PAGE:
This violates the natural inclination to protect and help. When excessive drinking leads to a DUI, against all nature, the alcoholic must be left to face the consequences of their use of alcohol. When someone had consumed too much alcohol and been thrown out of a bar do not go and pick them up.
There is one obvious exception to this and that is a medical emergency. If this happens the partners of alcoholics should ensure the alcoholic gets to the hospital and leave. This seems harsh. It is after all, supposedly the closest personal relationship and this seems like abandoning the drinker. It is not. The person is safe, but anything that smacks of sympathy will not serve the primary aim of letting the drinker arrive at the point where they realize that they are powerless over alcohol.
It cannot be stressed enough that the heavy drinking and the influence of alcohol on the alcoholic spouse is not the fault of the other. This is not quite as true of the enabler. They are still not at fault for the drinker’s choices but do make their drinking easier.
Do Not Force
12-step meetings are littered with tales of people dragged there by a desperate spouse and coming to perhaps one of two meetings and then vanishing. Certainly, those with a drinking problem do not yield to coercion.
Ultimatums invariably fail, create antagonism, and in most cases have the opposite effect. Family interventions of the type so often seen in films will likely not work. While the drinker is in denial about their alcohol consumption every comment that targets their lack of conviction over the existence of a severe alcohol use disorder will make the problem worse. In dealing with the alcoholic, people are not dealing with someone rational.
Any comment about their drinking is seen as a personal attack and as a threat to their habit which they need, against all normal logic to protect. Like any person compelled to defend something they desperately need or love, the reaction can be extreme. But in the case of the alcoholic, not always.
They can also react by manipulation. The alcoholic will agree to go to an A.A. meeting, even enthusiastically. The enthusiasm though will mask their reluctance and they will go with the spouse in an effort to keep them quiet and hoping to say at the end of it, “See I’m not like them.”
They may go again to quieten the comments about their drinking and then it will stop. Excuses will start, antagonism will grow and the visits to A.A. meetings will be quoted as proof that they do not have a problem.
When the alcoholic partner signals that they are ready to make a change to their life, the spouse should be ready to act. Despite years of mistrust and hurt, the one opportunity to constructively help becomes open in this moment. It is a good thing if the sober spouse has information at hand and can take initiative.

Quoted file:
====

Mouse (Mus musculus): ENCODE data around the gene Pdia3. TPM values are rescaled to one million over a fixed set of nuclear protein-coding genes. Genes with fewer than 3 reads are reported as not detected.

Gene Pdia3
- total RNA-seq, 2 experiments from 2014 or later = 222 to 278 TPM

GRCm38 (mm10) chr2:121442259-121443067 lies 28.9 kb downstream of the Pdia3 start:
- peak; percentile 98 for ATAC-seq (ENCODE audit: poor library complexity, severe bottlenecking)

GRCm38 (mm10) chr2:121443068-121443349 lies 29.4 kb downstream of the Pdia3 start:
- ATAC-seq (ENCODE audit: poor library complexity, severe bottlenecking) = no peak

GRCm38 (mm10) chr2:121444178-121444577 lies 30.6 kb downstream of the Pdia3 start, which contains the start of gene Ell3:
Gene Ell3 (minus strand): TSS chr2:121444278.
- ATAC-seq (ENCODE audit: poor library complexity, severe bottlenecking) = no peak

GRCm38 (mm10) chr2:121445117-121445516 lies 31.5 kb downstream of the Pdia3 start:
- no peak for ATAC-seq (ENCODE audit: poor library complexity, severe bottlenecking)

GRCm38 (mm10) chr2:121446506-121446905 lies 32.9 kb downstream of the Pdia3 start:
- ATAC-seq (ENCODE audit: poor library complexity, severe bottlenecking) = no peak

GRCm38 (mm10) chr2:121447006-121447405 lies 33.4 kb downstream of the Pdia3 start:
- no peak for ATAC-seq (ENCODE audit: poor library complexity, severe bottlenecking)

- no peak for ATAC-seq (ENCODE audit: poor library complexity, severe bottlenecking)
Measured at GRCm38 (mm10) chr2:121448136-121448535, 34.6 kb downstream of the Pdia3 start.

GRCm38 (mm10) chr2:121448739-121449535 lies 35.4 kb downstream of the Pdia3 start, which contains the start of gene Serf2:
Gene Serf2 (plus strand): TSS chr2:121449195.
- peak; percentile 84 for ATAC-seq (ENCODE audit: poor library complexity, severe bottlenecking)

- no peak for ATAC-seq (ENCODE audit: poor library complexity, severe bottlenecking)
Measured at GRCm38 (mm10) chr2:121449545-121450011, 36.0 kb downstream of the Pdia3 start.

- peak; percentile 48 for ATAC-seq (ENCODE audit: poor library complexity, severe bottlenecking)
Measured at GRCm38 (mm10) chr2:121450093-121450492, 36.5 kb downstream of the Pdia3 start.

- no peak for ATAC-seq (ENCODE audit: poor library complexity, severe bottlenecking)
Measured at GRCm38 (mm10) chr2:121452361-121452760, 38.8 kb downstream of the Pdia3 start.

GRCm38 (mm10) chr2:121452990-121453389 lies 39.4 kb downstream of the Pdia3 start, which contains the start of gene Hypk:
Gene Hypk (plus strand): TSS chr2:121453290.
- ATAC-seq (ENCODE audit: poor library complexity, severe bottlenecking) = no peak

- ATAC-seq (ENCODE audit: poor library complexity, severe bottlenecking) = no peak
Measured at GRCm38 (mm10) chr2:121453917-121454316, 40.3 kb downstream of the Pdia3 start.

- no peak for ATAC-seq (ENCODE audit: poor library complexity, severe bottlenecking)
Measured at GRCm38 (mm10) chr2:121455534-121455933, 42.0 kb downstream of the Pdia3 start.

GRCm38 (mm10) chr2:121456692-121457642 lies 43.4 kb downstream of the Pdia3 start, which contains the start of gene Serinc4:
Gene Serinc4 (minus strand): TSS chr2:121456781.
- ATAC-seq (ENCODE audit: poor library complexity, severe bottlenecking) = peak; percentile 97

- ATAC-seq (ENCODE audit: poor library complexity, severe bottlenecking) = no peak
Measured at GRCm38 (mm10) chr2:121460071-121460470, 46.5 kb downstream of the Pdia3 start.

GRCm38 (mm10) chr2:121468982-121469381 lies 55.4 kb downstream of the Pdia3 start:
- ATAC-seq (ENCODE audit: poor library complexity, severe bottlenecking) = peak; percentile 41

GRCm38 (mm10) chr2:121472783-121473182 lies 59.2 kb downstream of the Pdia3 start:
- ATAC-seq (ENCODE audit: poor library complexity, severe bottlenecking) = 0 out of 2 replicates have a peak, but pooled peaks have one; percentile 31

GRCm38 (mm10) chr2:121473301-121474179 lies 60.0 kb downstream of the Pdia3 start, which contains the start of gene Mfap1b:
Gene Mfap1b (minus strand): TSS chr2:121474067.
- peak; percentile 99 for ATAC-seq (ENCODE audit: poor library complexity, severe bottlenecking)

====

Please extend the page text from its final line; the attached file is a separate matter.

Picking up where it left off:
The partner should gather information to have ready at hand when the drinker reaches the point when they admit they have no control over their excessive drinking. They should gather information about alcoholics anonymous and local meetings. They should gather details about alcohol addiction treatment and family therapy sessions. Information about treatment options and treatment programs needs to be noted.
The partner, a moderate drink needs to seize the chance and emphasize how pleased they are at the choice and bring out the mine of information they have gathered regarding substance abuse treatment, the nearby treatment center, what the recovery process takes, and discuss the best way forward.
This is the moment that the paradoxical approach has been intended to reach. The alcoholic driven to desperation and dejection reaches out and the spouse after waiting and doing nothing now becomes a helpmeet and anchor. This is where it all makes sense. The spouse has helped by not enabling the alcoholic behavior and waiting in the wings to help when the possibility of redemption finally arises.
For the spouse of the person with a drinking problem, the answer to the question of how to help their spouse is paradoxical and counterintuitive. The partner helps best by doing nothing at all until the one with the drinking habit is ready to move on from their alcohol dependence. Recognizing it is the right time provides an opportunity to be seized. The preparation for this point becomes crucial as is the necessity that the addicted spouse is aware of the approval, if not sheer delight that their partner is experiencing at the step being undertaken.
John Milton wrote
They also serve who only stand and wait (Foundation, 2022)
This is true of those who have an alcoholic spouse. They need to deal with their issues, protect themselves and the other family members and then when the opportunity presents itself, move in to support their life partner and build a new status quo.
Al-Anon. (n.d.). Detachment. Retrieved February 1, 2022, from https://www.al-anon.org/pdf/S19.pdf
Co-Dependency. (n.d.). Mental Health America. Retrieved February 1, 2022, from https://www.mhanational.org/co-dependency
Foundation, P. (2022, February 1). Sonnet 19: When I consider how my light is spent by John Milton (https://www.poetryfoundation.org/) [Text/html]. Poetry Foundation; Poetry Foundation. https://www.poetryfoundation.org/poems/44750/sonnet-19-when-i-consider-how-my-light-is-spent
FunSaaz. (n.d.). When a codependent is drowning, somebody else’s life flashes before his eyes. FunSaaz. Retrieved February 1, 2022, from https://funsaaz.com/quotes/codependent/when-a-codependent-is-drowning-somebody-else-s-life-flashes-before-his-eye/
Morse, R. M., & Flavin, D. K. (1992). The definition of alcoholism. The Joint Committee of the National Council on Alcoholism and Drug Dependence and the American Society of Addiction Medicine to Study the Definition and Criteria for the Diagnosis of Alcoholism. JAMA, 268(8), 1012–1014. https://doi.org/10.1001/jama.268.8.1012
Scot. (n.d.). How do I help my Alcoholic Family Member or Friend? Al-Anon Family Groups. Retrieved February 1, 2022, from https://al-anon.org/newcomers/how-can-i-help-my/